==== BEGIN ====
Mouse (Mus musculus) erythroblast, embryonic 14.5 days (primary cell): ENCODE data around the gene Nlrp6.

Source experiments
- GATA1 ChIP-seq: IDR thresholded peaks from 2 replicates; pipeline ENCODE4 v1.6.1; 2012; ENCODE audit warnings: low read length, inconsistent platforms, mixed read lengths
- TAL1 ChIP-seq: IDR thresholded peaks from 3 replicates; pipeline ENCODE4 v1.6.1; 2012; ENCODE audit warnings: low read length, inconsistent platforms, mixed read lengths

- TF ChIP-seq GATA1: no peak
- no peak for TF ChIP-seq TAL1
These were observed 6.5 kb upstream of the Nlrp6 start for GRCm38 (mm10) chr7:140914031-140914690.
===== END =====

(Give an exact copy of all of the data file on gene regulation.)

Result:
Mouse (Mus musculus) erythroblast, embryonic 14.5 days (primary cell): ENCODE data around the gene Nlrp6.

Source experiments
- GATA1 ChIP-seq: IDR thresholded peaks from 2 replicates; pipeline ENCODE4 v1.6.1; 2012; ENCODE audit warnings: low read length, inconsistent platforms, mixed read lengths
- TAL1 ChIP-seq: IDR thresholded peaks from 3 replicates; pipeline ENCODE4 v1.6.1; 2012; ENCODE audit warnings: low read length, inconsistent platforms, mixed read lengths

- TF ChIP-seq GATA1: no peak
- no peak for TF ChIP-seq TAL1
These were observed 6.5 kb upstream of the Nlrp6 start for GRCm38 (mm10) chr7:140914031-140914690.